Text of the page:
you're reading...

Welcome to Oculus

In September October of this year, the Noorderlicht Foundation (Stichting Fotografie Noorderlicht/Stichting Aurora Borealis) will publish my 4th monograph: Oculus.

I’ve been working on Oculus for a little over two years now. This is a relatively short time to complete a photographic book project, for me especially. With Oculus, I’ve quickly gone from conception to realization. But when the book comes out, I think you’ll see for yourself that I’ve been able to devote a considerable amount time, thought and energy to the project. In fact, in terms of hours of labor, it probably equals most any of my past projects. And I think you’ll agree, with Oculus, the passion that I’ve devoted to the project reflects the fact that it represents a culmination of ideas that I have been exploring for many, many years. This became apparent to me through the course of developing the project, but it wasn’t readily apparent to me at first.

Every book I’ve made has had a unique genesis. Some started with the images and coalesced into book form, like Invisible CityThe Geometry of Innocence was a project that I worked on conceptually for some time (12 years) as I added images to a corpus of work around a particular idea. Those images became an installation before being put together as a book. A New History of Photography took many images made over a thirty year period and reconfigured them around a sustained idea, re-contextualizing them in the service of a larger conception. With Oculus, I grew the idea as I worked on the images, and then, over the course of more than a year, tried to understand better what I initially set out to do. For me, taking/making the images was part of the process of conceptualizing the work. And yes, the images act as a visual mark for the viewer, but they were a crucial way for me to grasp and understand something for myself as I delved deeper into the ideas I was exploring. Strangely enough, for me, making images is a way to bring ideas into the realm of language, where I could then use them as markers to then render my ideas more fully—for myself—and through them, in the process of editing and writing—as entry points for others to follow.

In this book I very consciously develop a relation of image to text and text to image. I used the images as a staring point for my explorations. Subsequently, the images become an entry point for the viewer, as well, with the text framing the dialog and making further connections historically and intellectually. The attempt to combine image and text is not a new one. We see it all the time in advertising, in journalism, and we see the use of diagrams and illustrations in math and the sciences. The rational for a combined use of image and text can vary quite considerably and should be carefully considered. Depending on the aim, it can be a difficult thing to pull off because image and text speak to us in very different ways. I believe the photographic book can offer a special platform to explore these ideas—although most all photography books have a combination of image and text, rarely do the two co-mingle. It is my belief that a combination of the two, judiciously done, can act synergistically to meaningful effect.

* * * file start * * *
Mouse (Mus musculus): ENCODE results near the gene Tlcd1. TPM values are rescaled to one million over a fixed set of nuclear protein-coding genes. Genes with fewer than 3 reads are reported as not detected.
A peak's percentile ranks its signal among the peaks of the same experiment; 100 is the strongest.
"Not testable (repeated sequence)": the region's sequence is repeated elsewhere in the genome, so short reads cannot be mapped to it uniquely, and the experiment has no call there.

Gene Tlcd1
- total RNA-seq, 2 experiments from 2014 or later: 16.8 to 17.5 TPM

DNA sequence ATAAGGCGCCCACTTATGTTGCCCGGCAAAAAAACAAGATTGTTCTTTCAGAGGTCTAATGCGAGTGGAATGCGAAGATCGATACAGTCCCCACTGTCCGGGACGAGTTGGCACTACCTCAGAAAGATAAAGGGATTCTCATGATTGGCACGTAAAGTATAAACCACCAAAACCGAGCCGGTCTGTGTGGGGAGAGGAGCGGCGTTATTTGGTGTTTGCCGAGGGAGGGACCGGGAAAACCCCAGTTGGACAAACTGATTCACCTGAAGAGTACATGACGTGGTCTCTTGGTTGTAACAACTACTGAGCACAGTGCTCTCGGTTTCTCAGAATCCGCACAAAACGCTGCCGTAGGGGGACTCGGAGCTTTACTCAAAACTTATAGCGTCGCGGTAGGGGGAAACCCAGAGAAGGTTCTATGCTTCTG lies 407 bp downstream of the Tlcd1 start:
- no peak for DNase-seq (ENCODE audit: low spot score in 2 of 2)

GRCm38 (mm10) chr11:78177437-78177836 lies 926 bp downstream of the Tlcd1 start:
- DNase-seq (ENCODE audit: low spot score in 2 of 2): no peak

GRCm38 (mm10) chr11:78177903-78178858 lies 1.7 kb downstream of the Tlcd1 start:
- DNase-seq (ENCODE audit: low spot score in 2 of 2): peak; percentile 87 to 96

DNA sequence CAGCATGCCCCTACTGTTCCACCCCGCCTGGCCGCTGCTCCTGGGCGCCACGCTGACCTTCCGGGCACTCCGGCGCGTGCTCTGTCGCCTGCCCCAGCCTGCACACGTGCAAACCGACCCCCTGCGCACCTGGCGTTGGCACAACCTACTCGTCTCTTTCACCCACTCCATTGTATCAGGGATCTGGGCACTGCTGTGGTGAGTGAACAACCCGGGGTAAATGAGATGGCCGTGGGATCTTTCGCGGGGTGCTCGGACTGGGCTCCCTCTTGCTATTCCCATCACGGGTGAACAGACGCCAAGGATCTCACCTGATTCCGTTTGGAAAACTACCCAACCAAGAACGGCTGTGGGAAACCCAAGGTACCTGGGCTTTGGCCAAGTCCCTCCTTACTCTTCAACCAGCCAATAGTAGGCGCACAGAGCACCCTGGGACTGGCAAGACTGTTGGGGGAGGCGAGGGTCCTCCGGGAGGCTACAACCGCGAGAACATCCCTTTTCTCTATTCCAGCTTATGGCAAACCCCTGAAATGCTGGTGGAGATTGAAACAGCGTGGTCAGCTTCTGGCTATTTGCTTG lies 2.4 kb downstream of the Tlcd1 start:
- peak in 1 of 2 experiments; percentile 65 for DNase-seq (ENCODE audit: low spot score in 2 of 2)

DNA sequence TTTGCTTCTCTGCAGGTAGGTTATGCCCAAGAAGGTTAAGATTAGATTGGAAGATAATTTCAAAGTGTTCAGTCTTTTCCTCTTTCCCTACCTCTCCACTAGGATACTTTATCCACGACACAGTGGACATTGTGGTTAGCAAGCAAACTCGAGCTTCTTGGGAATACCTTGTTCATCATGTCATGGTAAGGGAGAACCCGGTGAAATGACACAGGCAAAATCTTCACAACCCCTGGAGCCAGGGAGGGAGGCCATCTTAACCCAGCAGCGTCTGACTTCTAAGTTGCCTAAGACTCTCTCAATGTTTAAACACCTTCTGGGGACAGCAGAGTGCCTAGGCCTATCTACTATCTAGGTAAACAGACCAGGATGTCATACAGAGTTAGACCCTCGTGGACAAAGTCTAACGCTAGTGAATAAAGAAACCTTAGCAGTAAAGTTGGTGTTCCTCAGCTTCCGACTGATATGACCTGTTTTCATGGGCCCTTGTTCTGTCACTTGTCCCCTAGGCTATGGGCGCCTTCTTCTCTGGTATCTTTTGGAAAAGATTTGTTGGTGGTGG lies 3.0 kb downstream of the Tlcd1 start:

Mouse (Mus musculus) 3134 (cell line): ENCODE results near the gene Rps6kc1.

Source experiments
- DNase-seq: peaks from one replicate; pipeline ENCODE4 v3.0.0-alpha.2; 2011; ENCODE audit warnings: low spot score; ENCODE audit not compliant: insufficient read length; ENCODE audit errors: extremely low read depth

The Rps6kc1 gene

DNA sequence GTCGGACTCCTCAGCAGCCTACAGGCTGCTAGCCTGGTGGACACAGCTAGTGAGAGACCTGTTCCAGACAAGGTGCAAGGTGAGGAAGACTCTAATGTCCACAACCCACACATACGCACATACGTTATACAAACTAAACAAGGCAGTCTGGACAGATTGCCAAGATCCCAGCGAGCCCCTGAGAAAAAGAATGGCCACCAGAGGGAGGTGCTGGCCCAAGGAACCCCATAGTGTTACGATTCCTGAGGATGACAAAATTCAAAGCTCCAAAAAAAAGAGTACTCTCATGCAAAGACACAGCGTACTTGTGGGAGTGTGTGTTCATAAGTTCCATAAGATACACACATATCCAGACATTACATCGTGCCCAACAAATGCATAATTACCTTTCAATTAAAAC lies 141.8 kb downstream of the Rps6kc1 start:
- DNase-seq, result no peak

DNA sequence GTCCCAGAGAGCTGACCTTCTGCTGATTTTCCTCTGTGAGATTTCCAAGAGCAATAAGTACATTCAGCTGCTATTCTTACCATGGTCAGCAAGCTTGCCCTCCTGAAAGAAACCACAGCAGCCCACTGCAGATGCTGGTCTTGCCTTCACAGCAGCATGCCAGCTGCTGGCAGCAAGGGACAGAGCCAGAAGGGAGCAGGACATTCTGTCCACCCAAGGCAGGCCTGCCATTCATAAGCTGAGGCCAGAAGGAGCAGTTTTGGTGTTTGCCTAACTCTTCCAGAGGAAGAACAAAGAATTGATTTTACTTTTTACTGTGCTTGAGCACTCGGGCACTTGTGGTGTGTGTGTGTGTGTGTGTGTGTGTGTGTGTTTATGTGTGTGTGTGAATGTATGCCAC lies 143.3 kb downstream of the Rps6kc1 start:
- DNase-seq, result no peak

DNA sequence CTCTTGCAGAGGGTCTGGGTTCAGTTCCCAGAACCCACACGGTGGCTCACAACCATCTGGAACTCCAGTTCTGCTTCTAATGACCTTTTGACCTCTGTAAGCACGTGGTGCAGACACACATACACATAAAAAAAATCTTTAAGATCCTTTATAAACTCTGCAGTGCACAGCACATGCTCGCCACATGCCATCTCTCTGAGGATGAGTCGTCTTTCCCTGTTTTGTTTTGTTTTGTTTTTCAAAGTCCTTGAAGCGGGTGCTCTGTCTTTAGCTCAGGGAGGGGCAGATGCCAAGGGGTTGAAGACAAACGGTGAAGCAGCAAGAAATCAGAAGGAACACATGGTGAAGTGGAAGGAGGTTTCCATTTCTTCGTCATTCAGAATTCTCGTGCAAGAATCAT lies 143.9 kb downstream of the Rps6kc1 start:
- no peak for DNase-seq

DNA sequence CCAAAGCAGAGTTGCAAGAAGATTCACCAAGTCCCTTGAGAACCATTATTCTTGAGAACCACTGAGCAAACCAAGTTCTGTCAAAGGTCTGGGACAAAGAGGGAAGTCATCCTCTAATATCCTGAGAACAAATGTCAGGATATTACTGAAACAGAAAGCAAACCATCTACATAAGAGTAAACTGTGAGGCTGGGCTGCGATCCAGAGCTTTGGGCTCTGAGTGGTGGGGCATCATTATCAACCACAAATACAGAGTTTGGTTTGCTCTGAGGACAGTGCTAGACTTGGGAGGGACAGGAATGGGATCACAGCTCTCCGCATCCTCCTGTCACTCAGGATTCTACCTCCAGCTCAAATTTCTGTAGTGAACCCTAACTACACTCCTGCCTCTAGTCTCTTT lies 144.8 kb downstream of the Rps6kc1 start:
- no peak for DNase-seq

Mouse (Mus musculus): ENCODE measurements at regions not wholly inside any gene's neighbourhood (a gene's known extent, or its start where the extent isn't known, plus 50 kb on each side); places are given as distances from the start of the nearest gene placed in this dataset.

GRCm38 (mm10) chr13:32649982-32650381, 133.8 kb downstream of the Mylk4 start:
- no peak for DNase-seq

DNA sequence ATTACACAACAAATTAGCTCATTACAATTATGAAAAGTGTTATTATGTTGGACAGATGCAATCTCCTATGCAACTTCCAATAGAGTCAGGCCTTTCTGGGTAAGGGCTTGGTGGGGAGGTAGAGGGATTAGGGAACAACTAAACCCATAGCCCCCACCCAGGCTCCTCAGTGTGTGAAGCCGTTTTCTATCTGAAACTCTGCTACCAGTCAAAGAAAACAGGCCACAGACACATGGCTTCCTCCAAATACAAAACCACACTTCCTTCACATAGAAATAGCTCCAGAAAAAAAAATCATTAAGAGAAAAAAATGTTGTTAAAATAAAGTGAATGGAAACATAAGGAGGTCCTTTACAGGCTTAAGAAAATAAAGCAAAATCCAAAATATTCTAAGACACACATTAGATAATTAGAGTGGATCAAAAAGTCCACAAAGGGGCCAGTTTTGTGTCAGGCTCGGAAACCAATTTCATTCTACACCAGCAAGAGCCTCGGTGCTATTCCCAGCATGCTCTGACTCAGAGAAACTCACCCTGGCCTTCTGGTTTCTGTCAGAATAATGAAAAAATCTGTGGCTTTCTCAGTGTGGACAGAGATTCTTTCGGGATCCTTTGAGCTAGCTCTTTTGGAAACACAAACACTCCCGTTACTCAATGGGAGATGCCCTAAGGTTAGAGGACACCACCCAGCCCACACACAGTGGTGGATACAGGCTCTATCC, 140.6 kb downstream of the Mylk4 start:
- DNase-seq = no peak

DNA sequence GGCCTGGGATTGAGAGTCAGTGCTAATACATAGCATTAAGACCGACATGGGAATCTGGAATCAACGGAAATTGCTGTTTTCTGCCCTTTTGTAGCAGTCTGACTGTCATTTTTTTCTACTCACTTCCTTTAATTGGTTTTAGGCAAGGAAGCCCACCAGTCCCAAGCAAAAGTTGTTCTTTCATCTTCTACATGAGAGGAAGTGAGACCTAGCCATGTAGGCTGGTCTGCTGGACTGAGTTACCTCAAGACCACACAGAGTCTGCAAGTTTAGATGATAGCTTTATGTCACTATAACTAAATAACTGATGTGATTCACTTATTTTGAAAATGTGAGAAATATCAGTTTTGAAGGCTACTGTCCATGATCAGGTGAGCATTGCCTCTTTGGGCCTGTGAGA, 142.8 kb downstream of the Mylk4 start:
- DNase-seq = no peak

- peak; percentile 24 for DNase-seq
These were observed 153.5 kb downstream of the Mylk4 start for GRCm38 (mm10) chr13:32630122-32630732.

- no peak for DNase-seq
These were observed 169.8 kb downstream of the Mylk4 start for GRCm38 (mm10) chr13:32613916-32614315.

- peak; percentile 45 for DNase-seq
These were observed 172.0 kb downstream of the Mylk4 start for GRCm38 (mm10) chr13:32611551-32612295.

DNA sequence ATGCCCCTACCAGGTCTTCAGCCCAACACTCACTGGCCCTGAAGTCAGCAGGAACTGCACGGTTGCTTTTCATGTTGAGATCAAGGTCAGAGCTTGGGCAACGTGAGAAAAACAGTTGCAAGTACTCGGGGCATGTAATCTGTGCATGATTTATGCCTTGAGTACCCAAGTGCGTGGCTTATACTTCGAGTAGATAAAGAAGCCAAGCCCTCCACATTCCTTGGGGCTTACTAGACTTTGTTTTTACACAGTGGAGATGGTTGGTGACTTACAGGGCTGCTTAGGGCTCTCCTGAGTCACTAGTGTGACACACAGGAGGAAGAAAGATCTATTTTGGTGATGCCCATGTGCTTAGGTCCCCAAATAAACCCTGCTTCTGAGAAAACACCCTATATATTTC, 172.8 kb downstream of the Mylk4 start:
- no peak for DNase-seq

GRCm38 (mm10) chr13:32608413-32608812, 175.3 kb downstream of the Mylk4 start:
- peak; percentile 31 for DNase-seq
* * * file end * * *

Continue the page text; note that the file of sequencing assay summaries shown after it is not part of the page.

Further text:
In the run up to publication I will be posting excerpts from the book here. I hope you will join me. If you like you can subscribe by clicking “subscribe to blog.”

This isn’t just a text heavy teaser either. To get a head start on things, fell free to look at what I have already posted on my website.

There you will get a taste of what is to come. Once you get onsite, just click on the book cover.


Ken Schles

Northern lights

About kenschles

Ken Schles is the author of Invisible City (1988; reprint 2015 and 2016), The Geometry of Innocence (2001), A New History of Photography: The World Outside and the Pictures In Our Heads (2007), Oculus (2011) and Night Walk (2015 and 2016). His work has been nominated for the Deutsche Börse Prize, exhibited by The Museum of Modern Art, noted by the New York Times Book Review, cited in histories of the medium (Parr/Badger, Auer & Auer, 10x10 American Photobooks) and issued by some of the foremost publishers of our time (Steidl, Hatje Cantz, Twelvetrees Press). They're considered “intellectual milestones in photography” (Süddeutsche Zeitung), “hellishly brilliant” (The New Yorker). Ken Schles’ work is included in private and public collections such as The Museum of Modern Art, The Rijksmuseum, The Metropolitan Museum of Art, Museo d"Arte Contemporanea (MACRO) Testaccio Museum, and more than 100 other museum and library collections world-wide. 
 Ken Schles is a NYFA Fellow. http://www.kenschles.com


2 thoughts on “Welcome to Oculus

  1. Really looking forward to this… Is there a way to pre-order the book?


    Posted by Velibor Bozovic | May 3, 2011, 5:02 pm
  2. Not just yet. Noorderlicht still hasn’t set the price on it. But I certainly can start taking names and email addresses… email info[at]kenschles.com. Put “Oculus pre-order” or something like it in the subject and I’ll make sure to get word out as soon as I know. Thanks.

    Posted by kenschles | May 3, 2011, 5:45 pm

Leave a Reply

Fill in your details below or click an icon to log in:

WordPress.com Logo

You are commenting using your WordPress.com account. Log Out /  Change )

Google photo

You are commenting using your Google account. Log Out /  Change )

Twitter picture

You are commenting using your Twitter account. Log Out /  Change )

Facebook photo

You are commenting using your Facebook account. Log Out /  Change )

Connecting to %s

%d bloggers like this: